Smart also implored team Academic Coordinator Sofia Hiort-Wright to climb the ladder that afternoon. At some places, there’s a visible divide between the basketball and academics, but not under Smart, who considered Hiort-Wright essential to the program’s success. There’s a big difference between a basketball team and a basketball program. A lot of coaches talk about a commitment to the program model, but few are ase serious about it as Smart. A couple of months ago, Hiort-Wright told me that Smart’s level of investment in academics was “uncommon”.

When VCU traveled, you know who was often the first guy in line to start pulling luggage off the plane or bus – a task usually reserved for managers and freshmen – rain or shine? Shaka Smart. I promise you that is also not common.

Smart began nearly every home press conference by thanking the Siegel Center crowd that night. VCU has sold out more than 60 games in a row, and you never wondered if Smart noticed. It mattered to him.

Even as he was crafting his final statement Friday morning with the help of Director of Athletic Communications Scott Day, he insisted on a revision to ensure he acknowledged the VCU Pep Band, The Peppas, by name.

Everybody wants to be appreciated, but Smart also wanted people in and around the program to make sure they knew he appreciated them.

As it became apparent Smart had a recipe for success, other coaches sought him out for advice, and he always listened.

In 2012, our son was born three months premature, and at one point was clinging to life. Don’t think I’ve forgotten that Smart called and texted encouragement. I missed two months of work, and the folks here took up a collection. They were by no means the only ones, but Shaka and Maya made a generous donation that helped us pay the bills in the most difficult time of our lives.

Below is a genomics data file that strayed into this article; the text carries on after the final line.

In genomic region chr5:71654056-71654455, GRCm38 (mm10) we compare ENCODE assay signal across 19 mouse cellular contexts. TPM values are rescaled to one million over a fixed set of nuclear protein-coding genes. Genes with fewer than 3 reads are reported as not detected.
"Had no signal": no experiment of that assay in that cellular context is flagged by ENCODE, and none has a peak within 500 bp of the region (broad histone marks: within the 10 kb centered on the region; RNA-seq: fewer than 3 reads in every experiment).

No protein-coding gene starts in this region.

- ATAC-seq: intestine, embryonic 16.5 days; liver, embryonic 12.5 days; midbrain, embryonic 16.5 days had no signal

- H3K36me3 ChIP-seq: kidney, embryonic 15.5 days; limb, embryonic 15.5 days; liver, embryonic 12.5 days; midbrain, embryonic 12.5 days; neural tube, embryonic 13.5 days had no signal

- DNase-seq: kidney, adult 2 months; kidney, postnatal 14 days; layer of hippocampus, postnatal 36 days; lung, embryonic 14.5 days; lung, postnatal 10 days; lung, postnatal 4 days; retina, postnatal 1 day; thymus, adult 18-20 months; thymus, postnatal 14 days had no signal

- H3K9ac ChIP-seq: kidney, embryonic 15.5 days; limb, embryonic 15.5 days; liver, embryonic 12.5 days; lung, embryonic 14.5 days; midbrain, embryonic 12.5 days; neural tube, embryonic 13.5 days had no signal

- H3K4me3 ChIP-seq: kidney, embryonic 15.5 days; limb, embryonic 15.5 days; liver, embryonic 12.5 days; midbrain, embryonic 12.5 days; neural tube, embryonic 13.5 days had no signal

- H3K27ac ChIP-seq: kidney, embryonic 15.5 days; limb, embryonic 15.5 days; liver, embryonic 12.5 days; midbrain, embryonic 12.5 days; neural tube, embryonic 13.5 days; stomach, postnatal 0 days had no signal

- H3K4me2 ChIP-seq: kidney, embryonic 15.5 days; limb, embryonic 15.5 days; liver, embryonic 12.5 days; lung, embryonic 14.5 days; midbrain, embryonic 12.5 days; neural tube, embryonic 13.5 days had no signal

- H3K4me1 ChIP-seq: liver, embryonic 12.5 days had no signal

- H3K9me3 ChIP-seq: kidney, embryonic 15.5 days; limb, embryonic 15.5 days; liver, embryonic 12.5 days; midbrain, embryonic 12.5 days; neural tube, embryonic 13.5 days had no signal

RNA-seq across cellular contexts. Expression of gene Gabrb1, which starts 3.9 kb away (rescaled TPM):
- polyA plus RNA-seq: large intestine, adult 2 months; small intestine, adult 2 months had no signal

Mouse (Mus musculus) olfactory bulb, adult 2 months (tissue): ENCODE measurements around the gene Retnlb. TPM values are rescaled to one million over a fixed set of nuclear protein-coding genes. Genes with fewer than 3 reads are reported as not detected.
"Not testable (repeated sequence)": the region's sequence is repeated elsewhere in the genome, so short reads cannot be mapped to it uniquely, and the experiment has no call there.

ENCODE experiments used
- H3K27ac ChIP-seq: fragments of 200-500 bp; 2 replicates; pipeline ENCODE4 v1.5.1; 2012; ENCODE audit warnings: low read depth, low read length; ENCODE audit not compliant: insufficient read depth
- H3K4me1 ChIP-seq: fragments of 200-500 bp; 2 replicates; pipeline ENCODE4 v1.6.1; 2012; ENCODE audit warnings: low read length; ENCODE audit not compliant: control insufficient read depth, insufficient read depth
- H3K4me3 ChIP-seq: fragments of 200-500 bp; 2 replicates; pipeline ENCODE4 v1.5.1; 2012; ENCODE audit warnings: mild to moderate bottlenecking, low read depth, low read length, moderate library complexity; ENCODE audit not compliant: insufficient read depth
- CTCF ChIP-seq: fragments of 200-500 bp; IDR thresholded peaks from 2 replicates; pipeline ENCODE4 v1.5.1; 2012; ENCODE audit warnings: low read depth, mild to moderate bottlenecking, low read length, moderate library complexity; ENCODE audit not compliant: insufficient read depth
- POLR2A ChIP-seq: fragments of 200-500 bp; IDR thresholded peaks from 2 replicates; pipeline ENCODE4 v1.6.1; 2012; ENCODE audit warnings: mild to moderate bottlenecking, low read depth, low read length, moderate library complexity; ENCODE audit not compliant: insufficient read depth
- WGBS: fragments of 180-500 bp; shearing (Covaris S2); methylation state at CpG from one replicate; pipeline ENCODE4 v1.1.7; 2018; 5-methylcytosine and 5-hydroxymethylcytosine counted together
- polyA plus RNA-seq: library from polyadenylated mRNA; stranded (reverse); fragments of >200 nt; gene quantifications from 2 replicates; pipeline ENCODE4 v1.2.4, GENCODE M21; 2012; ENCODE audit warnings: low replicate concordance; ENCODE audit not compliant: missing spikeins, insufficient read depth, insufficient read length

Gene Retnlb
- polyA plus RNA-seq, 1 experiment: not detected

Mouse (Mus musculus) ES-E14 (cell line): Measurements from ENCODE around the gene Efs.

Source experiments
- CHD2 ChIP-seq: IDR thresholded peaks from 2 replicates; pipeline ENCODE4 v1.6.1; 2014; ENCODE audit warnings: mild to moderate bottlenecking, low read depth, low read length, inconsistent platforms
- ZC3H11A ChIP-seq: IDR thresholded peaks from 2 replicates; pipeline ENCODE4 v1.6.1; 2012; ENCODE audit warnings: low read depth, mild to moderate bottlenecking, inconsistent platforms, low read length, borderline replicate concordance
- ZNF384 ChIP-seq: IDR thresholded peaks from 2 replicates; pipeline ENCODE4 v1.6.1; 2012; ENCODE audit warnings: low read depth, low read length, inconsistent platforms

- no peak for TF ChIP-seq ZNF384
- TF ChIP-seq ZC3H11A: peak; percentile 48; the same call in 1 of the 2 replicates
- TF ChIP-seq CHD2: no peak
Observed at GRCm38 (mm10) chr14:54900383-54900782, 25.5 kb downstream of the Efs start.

Smart’s relationship with his players? That was no illusion. The only thing is, you’ve only seen a fraction of the time he invested in his relationships with his players. The reverence with which they talk about Smart is very real, and unlike anything I’ve encountered.

What about stories like this:

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There are hundreds of little details like this, and I’m testing your patience with my word count, but I think you get the point

Shaka Smart was beloved not just because he won basketball games, although he did that exceedingly well. He’s revered because through humanity, humility and appreciation, he became a part of this community. He wasn’t just The VCU Coach. To VCU fans, he was Their Coach.

There’s an eerie stillness in the air today. Yesterday, there was a palatable buzz outside the office. Fans gathered in the parking lot for an impromptu rally, a last-ditch effort to convince Smart to rebuff Texas. There were reporters camped out in Siegel Center parking lot and at the airports. Twitter unspooled an index card worth of information over 24 agonizing hours. It was nothing like we’d ever seen.

And then it was gone. Shaka Smart got on a plane to Texas this morning.

It was inevitable. We always hoped for one more year, but sooner or later, we knew he couldn’t keep saying no. I was told two years ago to worry about Texas, that they had the requisite resources that might be able to lure Smart away.

I don’t begrudge him. As I get older, I’ve learned that change is constant, and you have to learn to appreciate the good things while they’re happening, not after. There’s that word again: appreciation. I learned a lot about appreciation by watching Shaka Smart. I know some will be upset, but there’s never a good time for a coach to leave a school. If he left in two years or 10, there were going to be tears in the lockerroom and in the stands. We just witnessed six incredible years. Don’t forget to take a few minutes to appreciate that.

In the wake of this week’s tumult, VCU will search for Smart’s replacement. While Smart set the bar for success high, this is a different job than it was when he first accepted it in 2009.

Every day, I listen to the whir of power tools bringing a $25 million practice facility to life. VCU has sold out four straight seasons and has reached five straight NCAA Tournaments. The line of candidates waiting to talk to Athletic Director Ed McLaughlin will be around the block.

Who the hell is Shaka Smart?

He’s the guy who changed everything.